AFTER a miserable start to my look at beers from the Latin world, it’s time to move on, and see what Damm Estrella can offer.
More conventional looking than Sol, you get the impression that this is what the locals would drink. First glances show that Estrella is imported from Barcelona, Spain. And the embossed crest around the shoulder has the date “1876”. So this beer has some heritage.
For some reason, beer bottles from the Latin world try to fit a lot onto the label around the neck. Damm Estrella is no exception. Here’s the front of it…
Is it me, or does the “Estrella Damm” lettering look more north European than Spanish? The ring of repeated “Imported” words is good to see. No “brewed under license in…” here I hope. And under that, “Le Cerveza De Barcelona”. You don’t need to be a linguist to work out what that means.
The all-important vital-statistics appear on the neck-label when you turn the bottle around.
Printed larger than anything else to make sure you can’t miss them are the size of the bottle. Which is the standard, and unimaginative 330 millilitres. And the alcoholic volume. Which is a slightly unusual 4.6%. Not 5%. Not 4.5%. But somewhere in between “moderately strong” and “quite strong”.
Also on this side of the neck label is the address of the brewer. Up to this point, I was under the impression that this beer was called Damm, brewed by Esrtella. Turns out it’s the other way around. The brewer is S.A. Damm. So this must be their Esrtella beer. See, it does pay to read the small-print. There is also a web address which is www.estrelladamm.es. Fortunately, they have an easily findable English language section, which is at http://www.estrelladamm.es/home/home.asp.
Over on the other side of the neck label is some more small print.
There really is nothing to say about it. It’s simply mundane details you find on every product, but repeated in several European languages. Nothing to see on this side of the label.
So we make our way to the main front label.
And I’m delighted to see that it’s quite tasteful. It’s not a shield or a roundel like you find elsewhere. More an unusual amorphous label shape. And it’s red. Mostly.
There’s a big gold start sitting in the middle. The “1876” date is on there. And under the big name and “Barcelona” pride, lies the news that made this bottle stand out for me on the shop shelf. The word “Imported”.
Over on the back label, and there is a gigantic block of impenetrable multilingual text.
Fortunately, they left enough room for a brief English language description. Sadly, it’s wasted on marketing speak. We already know that it comes from Barcelona, that it dates back to 1876 and the web address from elsewhere on the bottle.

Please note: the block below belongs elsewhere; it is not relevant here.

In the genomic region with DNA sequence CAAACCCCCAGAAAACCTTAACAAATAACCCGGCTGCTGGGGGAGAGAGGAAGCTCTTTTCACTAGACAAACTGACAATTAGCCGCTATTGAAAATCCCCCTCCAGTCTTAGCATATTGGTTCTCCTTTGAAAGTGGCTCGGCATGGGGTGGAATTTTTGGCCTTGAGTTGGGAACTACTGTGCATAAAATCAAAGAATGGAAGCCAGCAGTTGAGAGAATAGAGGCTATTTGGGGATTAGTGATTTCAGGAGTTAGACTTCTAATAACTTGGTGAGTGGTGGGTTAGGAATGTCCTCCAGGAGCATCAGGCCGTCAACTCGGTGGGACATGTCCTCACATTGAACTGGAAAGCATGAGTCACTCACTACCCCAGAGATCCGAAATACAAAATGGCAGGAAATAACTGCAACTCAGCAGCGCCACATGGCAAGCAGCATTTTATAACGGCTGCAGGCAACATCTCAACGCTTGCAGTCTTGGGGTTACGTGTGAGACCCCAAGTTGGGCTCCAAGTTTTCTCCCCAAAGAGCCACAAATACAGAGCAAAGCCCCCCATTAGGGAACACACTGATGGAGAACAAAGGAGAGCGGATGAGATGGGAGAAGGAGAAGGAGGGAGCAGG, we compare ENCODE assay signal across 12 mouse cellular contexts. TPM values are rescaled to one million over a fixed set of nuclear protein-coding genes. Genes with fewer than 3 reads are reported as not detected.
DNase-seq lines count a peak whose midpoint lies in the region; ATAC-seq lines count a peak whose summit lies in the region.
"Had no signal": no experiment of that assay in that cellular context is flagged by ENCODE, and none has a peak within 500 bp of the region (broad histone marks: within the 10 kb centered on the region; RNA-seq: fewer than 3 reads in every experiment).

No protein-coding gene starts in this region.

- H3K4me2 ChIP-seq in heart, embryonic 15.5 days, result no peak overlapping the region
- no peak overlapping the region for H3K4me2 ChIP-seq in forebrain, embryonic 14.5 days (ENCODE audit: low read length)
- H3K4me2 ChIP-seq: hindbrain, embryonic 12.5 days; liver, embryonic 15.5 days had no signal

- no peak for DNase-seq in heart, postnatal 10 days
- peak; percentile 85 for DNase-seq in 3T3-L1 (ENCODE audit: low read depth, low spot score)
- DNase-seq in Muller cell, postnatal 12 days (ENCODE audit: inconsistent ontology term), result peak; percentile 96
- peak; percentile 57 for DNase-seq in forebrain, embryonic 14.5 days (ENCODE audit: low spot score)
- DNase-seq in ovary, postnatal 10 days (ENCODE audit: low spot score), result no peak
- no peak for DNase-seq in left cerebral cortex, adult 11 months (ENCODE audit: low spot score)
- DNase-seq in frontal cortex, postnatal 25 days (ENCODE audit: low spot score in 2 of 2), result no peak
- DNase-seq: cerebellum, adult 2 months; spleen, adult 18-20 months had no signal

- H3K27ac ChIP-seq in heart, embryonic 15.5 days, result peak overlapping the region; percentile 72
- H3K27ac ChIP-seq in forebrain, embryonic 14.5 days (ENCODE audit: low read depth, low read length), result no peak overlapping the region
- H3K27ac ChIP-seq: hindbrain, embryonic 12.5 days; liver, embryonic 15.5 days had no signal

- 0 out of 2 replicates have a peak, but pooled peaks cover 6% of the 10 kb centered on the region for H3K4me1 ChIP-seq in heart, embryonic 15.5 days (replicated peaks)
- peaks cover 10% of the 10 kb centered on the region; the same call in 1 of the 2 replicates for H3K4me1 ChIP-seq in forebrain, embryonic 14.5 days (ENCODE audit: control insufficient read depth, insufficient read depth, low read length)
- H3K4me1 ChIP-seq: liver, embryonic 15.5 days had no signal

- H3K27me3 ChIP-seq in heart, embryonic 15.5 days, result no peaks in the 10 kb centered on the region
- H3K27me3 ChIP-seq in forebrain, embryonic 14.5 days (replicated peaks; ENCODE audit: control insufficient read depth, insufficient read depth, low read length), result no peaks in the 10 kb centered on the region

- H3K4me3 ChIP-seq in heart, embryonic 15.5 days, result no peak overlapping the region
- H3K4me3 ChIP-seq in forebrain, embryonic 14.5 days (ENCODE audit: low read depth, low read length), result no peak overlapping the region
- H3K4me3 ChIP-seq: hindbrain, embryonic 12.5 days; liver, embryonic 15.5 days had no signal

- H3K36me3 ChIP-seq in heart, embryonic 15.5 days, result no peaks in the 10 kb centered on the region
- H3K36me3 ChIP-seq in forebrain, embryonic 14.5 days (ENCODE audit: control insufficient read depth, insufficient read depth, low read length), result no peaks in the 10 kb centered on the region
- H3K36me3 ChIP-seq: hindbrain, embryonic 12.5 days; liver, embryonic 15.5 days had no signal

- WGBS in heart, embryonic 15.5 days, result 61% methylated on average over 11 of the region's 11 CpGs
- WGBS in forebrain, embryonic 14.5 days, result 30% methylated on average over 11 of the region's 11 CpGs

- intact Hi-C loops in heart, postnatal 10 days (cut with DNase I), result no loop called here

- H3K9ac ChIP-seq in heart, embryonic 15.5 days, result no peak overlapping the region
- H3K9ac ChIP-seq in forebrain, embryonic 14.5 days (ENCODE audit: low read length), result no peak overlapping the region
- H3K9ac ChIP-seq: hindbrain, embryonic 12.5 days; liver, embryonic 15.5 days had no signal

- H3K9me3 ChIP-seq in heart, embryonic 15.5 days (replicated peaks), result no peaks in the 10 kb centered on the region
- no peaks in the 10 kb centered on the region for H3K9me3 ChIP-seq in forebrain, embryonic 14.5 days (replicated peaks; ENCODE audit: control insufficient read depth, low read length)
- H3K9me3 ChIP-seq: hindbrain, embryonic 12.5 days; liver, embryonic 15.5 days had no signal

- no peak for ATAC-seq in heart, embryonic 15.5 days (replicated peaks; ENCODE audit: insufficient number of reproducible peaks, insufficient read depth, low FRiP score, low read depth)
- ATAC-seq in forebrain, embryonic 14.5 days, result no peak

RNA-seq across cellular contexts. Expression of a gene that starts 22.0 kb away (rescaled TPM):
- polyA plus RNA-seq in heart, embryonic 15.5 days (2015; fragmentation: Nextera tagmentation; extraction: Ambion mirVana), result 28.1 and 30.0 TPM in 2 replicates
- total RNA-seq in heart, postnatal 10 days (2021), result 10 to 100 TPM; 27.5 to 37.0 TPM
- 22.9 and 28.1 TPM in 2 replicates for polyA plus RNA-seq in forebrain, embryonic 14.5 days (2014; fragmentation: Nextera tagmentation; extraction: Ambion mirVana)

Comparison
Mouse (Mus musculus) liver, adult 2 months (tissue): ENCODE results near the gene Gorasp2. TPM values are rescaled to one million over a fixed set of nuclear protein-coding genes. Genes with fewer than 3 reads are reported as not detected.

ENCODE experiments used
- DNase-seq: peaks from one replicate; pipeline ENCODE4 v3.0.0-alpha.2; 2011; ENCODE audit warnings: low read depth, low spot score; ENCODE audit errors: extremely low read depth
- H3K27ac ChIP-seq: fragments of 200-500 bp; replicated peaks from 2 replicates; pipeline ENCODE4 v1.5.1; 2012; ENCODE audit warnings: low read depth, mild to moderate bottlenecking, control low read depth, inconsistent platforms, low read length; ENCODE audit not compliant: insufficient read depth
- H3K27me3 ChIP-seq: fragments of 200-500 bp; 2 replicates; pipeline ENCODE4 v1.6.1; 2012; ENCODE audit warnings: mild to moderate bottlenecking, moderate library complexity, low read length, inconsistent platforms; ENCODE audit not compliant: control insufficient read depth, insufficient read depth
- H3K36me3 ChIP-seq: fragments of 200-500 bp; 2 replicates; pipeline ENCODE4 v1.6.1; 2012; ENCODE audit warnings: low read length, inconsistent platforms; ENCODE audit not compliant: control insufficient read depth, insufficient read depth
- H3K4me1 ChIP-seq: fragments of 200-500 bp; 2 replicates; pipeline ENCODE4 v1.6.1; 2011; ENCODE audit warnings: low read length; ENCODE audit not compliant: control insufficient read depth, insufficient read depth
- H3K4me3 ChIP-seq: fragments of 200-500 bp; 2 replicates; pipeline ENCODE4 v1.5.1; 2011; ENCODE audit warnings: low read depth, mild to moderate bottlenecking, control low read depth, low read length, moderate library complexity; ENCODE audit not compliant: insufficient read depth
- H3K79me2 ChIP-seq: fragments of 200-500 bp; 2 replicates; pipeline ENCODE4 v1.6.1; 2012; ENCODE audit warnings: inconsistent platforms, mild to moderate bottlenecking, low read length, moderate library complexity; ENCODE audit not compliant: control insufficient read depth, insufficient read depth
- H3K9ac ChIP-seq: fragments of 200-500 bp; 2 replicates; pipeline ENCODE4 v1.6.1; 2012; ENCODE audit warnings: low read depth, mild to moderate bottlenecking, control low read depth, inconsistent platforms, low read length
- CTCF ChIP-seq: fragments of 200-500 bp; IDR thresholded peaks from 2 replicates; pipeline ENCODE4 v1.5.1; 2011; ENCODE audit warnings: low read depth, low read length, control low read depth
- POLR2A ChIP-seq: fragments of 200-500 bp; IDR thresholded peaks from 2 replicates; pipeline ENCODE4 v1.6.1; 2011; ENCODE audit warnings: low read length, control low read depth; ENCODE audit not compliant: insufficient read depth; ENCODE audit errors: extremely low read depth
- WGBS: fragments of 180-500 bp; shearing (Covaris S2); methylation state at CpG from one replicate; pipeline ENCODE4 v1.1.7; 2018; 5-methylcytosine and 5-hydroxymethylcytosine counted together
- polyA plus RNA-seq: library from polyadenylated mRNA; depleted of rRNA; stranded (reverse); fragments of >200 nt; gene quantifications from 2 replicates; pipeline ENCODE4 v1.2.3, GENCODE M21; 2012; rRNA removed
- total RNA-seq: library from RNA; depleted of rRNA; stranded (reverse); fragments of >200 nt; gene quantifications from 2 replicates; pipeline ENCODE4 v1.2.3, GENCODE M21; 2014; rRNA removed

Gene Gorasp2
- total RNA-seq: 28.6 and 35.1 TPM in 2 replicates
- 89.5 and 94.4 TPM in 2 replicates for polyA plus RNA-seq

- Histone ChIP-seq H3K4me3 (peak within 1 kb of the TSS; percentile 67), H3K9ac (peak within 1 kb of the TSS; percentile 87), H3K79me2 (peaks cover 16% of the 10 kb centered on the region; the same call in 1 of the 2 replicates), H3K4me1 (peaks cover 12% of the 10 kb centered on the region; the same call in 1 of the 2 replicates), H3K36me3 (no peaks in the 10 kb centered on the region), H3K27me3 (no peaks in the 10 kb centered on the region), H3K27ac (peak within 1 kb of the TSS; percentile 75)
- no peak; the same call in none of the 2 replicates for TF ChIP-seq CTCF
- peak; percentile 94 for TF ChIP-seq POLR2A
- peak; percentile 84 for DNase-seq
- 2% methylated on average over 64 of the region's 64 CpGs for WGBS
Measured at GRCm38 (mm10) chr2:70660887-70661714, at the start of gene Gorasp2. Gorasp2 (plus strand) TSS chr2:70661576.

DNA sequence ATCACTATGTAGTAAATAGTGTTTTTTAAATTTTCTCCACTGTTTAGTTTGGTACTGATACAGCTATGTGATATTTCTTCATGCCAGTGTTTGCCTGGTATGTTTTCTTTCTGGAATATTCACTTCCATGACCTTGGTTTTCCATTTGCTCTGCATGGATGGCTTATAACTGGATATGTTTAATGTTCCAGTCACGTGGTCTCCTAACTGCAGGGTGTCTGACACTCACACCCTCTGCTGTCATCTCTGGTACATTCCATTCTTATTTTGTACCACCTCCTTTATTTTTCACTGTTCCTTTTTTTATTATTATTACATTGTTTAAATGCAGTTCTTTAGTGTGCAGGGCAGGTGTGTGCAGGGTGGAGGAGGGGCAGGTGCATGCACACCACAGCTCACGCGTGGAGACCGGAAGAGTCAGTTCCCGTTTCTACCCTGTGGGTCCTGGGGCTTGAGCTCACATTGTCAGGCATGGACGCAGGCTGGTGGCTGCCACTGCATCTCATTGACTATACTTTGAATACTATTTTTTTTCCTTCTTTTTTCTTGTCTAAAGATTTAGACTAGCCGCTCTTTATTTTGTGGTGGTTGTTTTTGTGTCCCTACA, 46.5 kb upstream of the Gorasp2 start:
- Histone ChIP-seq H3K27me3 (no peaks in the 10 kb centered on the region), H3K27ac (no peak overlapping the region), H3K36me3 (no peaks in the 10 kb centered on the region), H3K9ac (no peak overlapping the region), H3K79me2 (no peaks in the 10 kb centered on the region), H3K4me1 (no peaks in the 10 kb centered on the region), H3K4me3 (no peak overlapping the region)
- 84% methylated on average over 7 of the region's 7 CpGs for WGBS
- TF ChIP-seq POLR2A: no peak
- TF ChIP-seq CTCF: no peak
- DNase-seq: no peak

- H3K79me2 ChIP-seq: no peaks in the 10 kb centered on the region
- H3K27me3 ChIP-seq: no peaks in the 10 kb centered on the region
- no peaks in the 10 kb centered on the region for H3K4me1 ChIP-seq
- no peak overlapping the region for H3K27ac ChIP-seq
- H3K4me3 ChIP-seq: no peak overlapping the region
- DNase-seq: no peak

In the big, impenetrable block of multilingual writing are the odd fact. Like the ingredients which are water, barley malt, rice, maize, hops, yeast and “E-405 stabilizer”. Most ingredients lists are identical from one beer to the next. The rice is a good addition. It’s what beers with interesting flavours sometimes have. But the E number? That’s a first. Most beers pride themselves on natural ingredients. Not this one apparently.
There’s no UK units of alcohol symbol here, but there is something else. The UK isn’t the only place to have something like this. In some unknown country, this bottle is equivalent to 1.2 of their “Standard Drinks”. Without knowing what one of their “Standard Drinks” are, that information is useless. So sorry for wasting your time. But it is still interesting to see how other countries do what we are doing, isn’t it? What do you think?
Time now to open up this bottle and answer the age old question: is this beer any good? And more specifically, is it better than Sol? I certainly hope so.
Into the glass, and Damm Estrella comes with a good, if thin head of foam. After a couple of minutes, it died down enough for a hole to appear in the surface. And there’s no worry about it overflowing the glass. You’ll be able to fill your glass nearly all way with this pale yellow and fizzy beer.
Give it a sniff, and you get “generic beer smell”. It’s not bad. Just not exceptional or unusual. Simply the smell of a blend of malted barley, hops and so on. Good though, so long as you like beer.
A couple of gulps in, and I’m liking Estrella. The main flavours are of the blend of arable crops that went into it. The malted barley, the rice and maize are all part of the blend of flavours. And the hops give it a slight bitterness. None of these flavours are strong enough to dominate it, however.
What else can I say about it? Well, the blend of flavours and character is a little different to most of the European beers I’ve tried so far. It remind me a bit of the Asian beers. Probably because of the rice. It’s not at all gassy. It is very easy to drink. And drinkable by all but the most timid drinkers. Served cold, this quality brew can be quite refreshing too.
If I had to look for faults, I would say that Damm Estrella doesn’t take any chances. There’s no bold, strong flavours to make it interesting and truly distinctive. In fact, you could write it off as a boring, generic beer that is unexceptional in any way.
Or would that be unnecessarily harsh? Damm Estrella might be dull, but it doesn’t do much wrong. In fact, it does a lot right. If I were travelling in Spain, I’d be more than happy to enjoy this drink. And over here, if all you want is a decent beer that won’t upset anyone, this is a great choice. One for the party or the barbeque.
Have you tried Damm Estrella? What did you think?
Opinions, corrections, thoughts, ideas, suggestions and anything else you can think of in the usual place please. Thank you.